Disinformation works on you, too.
Coordinated social media campaigns aimed at influencing public opinion, both in the U.S. and abroad, represent such a threat to democratic discourse because propagandists seize on emotional conversations with little accountability.
By using Facebook and Twitter to plant misinformation, attackers implicitly nudge readers into the kind of tunnel vision that accelerates a cycle of mistrust, according to two researchers who have spent years examining the issue.
Graham Brookie, the director and managing editor of the Atlantic Council’s Digital Forensic Research Lab, and Nina Jankowicz, author of “How to Lose the Information War,” said during a panel Tuesday that stopping disinformation requires the kind of cooperation that increasingly is difficult to find in American society.
“The tricky thing about disinformation is that everybody thinks of it as somebody else’s problem, right?” Brookie said Tuesday during CyberTalks, a virtual summit hosted by CyberScoop. “We’re all looking at social media platforms to say, ‘Hey, do something about this,’ or the government to say ‘Hey, tell us something about this,’ or looking to the media to report objectively all the time. The fact is, this is truly a collective problem.”
The nuance in the matter is evident in findings published Monday by the Election Integrity Partnership, a coalition of disinformation specialists from throughout academia. The group examined emerging election-related narratives on social media to determine that conservative-leaning influencers are planting the seeds to delegitimize the results of the 2020 election by hinting that the Deep State, a term meant to denigrate career public servants in Washington, will seek to steal or disrupt a victory from Donald Trump.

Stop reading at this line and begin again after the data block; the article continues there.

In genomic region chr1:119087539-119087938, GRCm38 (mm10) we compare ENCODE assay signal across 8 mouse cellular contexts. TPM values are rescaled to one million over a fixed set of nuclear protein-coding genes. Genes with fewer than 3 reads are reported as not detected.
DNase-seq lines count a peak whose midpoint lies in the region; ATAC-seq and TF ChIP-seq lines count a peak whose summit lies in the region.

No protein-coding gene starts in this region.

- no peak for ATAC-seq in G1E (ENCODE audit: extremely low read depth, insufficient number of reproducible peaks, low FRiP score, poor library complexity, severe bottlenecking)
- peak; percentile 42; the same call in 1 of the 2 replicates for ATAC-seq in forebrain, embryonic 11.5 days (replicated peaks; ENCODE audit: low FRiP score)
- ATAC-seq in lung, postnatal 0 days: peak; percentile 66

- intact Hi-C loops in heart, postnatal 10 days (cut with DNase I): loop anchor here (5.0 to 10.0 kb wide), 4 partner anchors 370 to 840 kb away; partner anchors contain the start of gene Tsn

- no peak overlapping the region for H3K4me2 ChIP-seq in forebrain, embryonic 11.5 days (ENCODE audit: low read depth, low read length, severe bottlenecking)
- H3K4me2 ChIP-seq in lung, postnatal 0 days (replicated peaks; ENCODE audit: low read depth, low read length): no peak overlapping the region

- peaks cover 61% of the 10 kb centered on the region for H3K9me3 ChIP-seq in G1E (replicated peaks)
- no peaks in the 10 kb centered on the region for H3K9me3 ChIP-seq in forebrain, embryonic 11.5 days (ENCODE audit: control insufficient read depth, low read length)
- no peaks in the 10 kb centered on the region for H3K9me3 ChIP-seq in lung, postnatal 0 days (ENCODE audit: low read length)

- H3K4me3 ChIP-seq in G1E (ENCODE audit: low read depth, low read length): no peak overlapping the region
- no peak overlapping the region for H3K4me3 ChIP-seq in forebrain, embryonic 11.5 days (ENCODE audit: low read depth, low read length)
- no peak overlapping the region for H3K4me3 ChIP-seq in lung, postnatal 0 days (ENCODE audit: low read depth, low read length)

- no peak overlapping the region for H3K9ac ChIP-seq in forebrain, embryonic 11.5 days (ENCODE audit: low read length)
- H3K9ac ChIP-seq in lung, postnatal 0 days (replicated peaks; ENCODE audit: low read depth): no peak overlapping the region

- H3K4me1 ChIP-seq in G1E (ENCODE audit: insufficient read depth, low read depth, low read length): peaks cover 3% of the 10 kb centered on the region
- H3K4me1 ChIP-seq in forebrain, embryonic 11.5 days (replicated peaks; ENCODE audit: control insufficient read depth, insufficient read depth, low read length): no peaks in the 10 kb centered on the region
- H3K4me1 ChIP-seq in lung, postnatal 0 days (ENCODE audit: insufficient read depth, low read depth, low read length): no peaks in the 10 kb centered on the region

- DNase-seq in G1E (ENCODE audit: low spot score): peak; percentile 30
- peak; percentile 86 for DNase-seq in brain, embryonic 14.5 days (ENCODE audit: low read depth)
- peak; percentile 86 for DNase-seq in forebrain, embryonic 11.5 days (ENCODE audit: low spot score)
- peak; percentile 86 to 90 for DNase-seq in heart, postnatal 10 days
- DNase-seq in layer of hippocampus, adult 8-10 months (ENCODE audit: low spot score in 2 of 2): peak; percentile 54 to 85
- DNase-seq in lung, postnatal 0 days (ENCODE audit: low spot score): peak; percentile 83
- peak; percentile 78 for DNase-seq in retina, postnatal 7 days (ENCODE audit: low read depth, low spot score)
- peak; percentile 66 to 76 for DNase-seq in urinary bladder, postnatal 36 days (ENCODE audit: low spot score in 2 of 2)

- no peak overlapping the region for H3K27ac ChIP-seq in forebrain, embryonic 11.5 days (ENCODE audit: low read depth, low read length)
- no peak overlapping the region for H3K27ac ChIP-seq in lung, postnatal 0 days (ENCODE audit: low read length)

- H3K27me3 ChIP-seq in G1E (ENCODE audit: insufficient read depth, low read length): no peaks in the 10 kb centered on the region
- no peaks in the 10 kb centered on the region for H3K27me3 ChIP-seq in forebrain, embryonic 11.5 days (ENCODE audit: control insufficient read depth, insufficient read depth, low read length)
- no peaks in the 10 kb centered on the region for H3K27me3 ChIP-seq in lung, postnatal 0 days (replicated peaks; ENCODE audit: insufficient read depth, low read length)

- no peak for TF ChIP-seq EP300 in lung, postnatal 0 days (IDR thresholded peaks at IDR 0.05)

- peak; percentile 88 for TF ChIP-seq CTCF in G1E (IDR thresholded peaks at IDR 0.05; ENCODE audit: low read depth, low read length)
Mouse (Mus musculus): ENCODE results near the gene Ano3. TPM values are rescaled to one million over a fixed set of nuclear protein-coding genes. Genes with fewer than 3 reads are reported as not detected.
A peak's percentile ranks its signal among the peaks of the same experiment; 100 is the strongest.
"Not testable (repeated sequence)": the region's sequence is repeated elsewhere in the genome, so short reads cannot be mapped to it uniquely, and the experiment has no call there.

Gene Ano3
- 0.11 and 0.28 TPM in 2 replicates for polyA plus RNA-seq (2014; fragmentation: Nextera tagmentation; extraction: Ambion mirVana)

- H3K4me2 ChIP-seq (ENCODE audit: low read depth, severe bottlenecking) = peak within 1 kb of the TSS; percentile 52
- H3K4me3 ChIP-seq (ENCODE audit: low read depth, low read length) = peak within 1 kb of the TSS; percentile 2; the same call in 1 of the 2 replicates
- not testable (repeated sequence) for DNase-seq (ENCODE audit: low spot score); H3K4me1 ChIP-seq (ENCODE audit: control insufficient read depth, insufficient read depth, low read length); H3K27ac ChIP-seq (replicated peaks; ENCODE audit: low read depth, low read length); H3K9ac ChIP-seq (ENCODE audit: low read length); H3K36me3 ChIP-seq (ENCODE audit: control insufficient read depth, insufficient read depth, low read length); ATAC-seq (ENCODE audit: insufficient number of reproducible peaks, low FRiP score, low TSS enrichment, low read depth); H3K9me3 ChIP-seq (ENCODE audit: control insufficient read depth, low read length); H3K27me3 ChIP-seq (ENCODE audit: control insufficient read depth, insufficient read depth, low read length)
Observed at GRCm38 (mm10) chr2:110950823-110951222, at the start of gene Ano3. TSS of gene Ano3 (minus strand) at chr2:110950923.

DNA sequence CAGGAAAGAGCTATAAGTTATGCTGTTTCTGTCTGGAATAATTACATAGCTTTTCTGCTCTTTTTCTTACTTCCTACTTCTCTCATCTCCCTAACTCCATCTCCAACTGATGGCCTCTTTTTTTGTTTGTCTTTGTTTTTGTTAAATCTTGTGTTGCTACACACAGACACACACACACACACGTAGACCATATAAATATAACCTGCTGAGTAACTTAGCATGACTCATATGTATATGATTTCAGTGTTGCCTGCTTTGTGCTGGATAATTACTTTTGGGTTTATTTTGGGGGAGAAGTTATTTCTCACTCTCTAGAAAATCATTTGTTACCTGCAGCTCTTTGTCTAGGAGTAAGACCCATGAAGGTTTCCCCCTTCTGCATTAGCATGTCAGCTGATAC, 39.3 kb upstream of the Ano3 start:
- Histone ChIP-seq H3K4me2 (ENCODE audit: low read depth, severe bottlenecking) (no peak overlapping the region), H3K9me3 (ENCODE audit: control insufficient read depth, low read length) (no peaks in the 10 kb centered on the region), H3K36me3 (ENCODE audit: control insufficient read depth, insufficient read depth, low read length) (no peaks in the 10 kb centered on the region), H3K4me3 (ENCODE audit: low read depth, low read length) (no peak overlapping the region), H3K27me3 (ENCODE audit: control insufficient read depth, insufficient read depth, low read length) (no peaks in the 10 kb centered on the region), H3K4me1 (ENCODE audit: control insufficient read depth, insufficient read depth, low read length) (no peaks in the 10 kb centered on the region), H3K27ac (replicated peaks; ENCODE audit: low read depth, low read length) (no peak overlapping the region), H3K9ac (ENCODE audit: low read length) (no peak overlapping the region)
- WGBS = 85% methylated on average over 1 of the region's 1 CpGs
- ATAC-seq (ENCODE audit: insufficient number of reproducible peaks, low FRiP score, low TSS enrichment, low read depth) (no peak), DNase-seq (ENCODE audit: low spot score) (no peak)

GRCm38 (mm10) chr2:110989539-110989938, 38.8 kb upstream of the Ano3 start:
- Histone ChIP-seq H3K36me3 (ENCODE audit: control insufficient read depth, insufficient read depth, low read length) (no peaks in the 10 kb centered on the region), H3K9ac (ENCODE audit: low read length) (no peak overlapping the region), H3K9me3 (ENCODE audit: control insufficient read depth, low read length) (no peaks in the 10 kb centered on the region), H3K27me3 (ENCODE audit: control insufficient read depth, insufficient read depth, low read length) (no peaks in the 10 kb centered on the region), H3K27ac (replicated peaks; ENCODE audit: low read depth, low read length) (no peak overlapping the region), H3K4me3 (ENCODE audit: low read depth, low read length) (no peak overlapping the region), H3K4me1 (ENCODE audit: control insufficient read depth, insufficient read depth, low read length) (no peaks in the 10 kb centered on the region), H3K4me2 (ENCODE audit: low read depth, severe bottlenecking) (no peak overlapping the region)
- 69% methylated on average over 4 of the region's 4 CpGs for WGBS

Allegations of such a plot, which are unfounded, originated with QAnon, the right-wing group that aims to spread the baseless notion that Trump’s critics practice Satanic worship and pedophilia. QAnon began with a series of cryptic posts on an internet message board that argued the U.S. is engaged in a “color revolution.” For years, authoritarian governments have used the same phrase to discredit pro-democracy demonstrations as shadowy CIA plots.
While no single panacea exists to solve disinformation, Jankowicz cited ongoing efforts in countries like Estonia, Finland, Sweden, Ukraine and other nations that have been on the front lines of Russian information operations. Citizens of those countries appear to be more adept at understanding manipulation efforts, she said, because they have invested in educating their societies — and recognized that disinformation is a different kind of weapon.
“It’s investing in things like media and digital literacy, greater cyber-hygiene for the general population, investing and investing in public media,” she said. “These aren’t things that are going to cause an instant change in our information environment; they are generational investments that build more resilient society over time. … We’ve squandered the past four years politicizing this issue and not investing in these things, whereas this issue shouldn’t be political at all.”